Many biomedical departments claim that they can save their hospital money by servicing devices at a lower cost than the manufacturer. From an intuitive perspective, this is probably true. If we simply compare a vendor’s hourly charges for field service against the hourly rate of an in-house BMET, it appears that significant savings can be achieved by performing all services in-house.
The difficulty I have with this type of comparison is that when we attempt to determine our in-house costs vs. vendor charges we may not be making apples to apples comparisons. For example a vendor’s service charges must cover every cost associated with keeping service personnel in the field. That includes all overhead, training, vehicle, inventory carrying costs and etc., plus a profit for the company. If we are to make a direct comparison, we must treat the BMET costs similarly, and include all of the factors associated with the BMET’s overhead costs. For example; when you calculate your hourly costs, do you include the BMET’s benefit package which can easily be an additional 20-30 percent? Is the technicians call pay included in your calculations? Also what are the costs of specialized service training and associated travel and hotel expenses? How many technicians must you train in order to assure 24X7 support?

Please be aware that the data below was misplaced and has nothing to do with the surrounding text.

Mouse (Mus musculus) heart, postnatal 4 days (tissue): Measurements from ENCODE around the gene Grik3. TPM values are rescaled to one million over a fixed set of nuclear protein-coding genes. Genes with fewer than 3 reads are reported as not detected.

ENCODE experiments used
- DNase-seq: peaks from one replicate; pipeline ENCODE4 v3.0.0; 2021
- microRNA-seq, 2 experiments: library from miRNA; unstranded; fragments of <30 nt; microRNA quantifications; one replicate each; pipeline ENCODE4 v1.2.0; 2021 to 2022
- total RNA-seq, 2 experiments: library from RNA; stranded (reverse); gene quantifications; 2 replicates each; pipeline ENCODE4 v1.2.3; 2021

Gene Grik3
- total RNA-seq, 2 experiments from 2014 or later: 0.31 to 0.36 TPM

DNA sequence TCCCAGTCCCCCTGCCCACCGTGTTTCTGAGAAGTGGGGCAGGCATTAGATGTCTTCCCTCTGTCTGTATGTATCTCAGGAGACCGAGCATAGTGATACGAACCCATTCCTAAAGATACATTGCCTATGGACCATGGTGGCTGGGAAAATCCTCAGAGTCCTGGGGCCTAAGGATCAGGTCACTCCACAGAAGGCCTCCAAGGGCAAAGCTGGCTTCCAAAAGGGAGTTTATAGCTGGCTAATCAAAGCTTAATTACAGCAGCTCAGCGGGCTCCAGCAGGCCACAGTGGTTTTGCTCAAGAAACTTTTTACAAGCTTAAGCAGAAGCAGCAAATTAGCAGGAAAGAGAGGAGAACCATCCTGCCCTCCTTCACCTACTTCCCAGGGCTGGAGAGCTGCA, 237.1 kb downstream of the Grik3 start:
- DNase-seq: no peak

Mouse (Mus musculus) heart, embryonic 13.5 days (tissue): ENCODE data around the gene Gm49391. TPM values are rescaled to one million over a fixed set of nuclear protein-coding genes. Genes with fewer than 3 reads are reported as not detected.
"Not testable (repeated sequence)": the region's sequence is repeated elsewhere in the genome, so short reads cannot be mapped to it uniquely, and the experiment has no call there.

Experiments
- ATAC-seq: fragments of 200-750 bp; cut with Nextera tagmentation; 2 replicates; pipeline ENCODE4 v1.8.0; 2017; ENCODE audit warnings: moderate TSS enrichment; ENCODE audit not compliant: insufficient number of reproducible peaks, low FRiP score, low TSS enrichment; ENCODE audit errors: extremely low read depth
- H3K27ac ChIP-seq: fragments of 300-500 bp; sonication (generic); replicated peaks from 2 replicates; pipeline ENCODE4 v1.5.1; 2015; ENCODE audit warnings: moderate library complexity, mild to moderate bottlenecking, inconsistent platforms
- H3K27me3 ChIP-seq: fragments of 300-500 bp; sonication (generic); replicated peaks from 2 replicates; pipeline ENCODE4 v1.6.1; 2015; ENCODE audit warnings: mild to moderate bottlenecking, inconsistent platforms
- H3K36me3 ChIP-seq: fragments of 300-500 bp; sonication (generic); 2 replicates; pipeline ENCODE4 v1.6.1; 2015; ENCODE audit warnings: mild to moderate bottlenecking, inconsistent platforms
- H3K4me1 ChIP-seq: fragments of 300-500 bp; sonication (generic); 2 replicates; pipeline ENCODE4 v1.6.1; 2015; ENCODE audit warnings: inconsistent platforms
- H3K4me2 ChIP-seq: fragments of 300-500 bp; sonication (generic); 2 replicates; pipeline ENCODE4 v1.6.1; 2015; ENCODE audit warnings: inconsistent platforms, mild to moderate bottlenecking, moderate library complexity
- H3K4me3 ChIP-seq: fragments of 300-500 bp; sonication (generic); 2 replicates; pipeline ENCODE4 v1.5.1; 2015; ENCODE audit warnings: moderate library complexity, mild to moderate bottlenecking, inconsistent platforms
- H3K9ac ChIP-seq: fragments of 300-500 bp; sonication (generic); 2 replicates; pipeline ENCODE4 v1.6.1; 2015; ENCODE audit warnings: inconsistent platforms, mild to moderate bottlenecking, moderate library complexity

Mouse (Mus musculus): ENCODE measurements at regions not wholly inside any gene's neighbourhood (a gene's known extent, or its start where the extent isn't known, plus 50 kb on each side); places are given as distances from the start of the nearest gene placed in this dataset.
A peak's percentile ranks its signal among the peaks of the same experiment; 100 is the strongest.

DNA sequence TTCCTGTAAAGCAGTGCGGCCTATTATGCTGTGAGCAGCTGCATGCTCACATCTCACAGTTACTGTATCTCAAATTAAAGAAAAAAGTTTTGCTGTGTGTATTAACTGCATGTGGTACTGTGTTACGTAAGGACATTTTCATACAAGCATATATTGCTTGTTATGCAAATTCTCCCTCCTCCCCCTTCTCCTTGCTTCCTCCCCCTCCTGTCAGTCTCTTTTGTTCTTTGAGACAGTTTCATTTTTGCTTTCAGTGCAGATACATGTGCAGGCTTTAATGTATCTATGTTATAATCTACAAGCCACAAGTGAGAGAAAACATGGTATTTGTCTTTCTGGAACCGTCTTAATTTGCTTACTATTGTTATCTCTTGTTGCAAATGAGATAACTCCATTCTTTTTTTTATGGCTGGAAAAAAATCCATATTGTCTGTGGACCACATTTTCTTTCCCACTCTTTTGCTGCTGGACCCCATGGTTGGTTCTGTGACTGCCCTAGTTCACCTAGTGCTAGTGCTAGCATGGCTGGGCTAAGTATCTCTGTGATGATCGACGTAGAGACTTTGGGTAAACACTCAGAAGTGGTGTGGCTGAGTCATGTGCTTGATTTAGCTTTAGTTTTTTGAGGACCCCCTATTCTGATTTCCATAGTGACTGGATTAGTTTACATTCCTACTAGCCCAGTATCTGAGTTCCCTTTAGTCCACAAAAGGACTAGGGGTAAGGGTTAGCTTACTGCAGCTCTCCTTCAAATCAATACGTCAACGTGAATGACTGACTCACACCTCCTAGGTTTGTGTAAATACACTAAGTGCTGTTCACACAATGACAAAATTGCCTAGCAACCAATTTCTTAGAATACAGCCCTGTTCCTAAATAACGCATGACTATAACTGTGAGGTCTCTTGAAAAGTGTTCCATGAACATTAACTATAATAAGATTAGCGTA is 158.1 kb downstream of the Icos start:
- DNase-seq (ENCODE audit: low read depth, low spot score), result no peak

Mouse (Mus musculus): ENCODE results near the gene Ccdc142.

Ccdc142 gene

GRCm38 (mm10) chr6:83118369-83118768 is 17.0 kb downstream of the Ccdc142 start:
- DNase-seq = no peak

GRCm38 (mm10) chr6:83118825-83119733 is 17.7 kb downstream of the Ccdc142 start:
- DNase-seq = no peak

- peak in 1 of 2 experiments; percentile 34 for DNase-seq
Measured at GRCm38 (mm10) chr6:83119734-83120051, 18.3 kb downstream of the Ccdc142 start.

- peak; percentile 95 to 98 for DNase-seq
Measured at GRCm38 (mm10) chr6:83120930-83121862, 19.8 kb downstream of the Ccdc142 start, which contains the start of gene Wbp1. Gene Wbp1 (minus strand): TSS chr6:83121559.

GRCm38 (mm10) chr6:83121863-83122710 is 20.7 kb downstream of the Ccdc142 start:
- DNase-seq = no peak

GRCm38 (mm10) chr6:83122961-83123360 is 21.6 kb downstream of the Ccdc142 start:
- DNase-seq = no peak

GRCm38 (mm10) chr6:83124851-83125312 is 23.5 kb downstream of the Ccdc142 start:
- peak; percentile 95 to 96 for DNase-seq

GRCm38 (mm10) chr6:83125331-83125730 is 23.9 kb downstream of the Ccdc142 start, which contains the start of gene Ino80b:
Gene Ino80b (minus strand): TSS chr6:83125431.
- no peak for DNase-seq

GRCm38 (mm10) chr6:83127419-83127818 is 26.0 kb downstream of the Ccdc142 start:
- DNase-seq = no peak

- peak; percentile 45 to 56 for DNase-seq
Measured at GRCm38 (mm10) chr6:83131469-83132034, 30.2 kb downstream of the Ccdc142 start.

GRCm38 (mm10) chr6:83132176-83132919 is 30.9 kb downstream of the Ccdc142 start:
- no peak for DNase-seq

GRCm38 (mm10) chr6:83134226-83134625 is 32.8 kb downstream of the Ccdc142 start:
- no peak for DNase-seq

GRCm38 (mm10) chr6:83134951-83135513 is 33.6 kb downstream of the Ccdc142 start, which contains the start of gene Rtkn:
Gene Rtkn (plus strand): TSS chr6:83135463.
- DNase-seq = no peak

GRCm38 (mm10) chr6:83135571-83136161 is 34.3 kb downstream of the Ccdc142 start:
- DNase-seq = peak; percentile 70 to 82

Here are some of the factors that might be included in any cost comparison:
I am certain that there may be many costs that I have not identified. My point is however that when we make claims based on intuitive thought we risk our credibility and we appear to be making emotional decisions rather than true business decisions. As technically trained personnel, our decisions should always be based on data and that our data should be businesslike and thorough.
It is not enough to simply claim that you save your money for your hospital. You must prove that you fully understand your costs and you must demonstrate that you are capable of providing the same high quality service as the equipment vendor.
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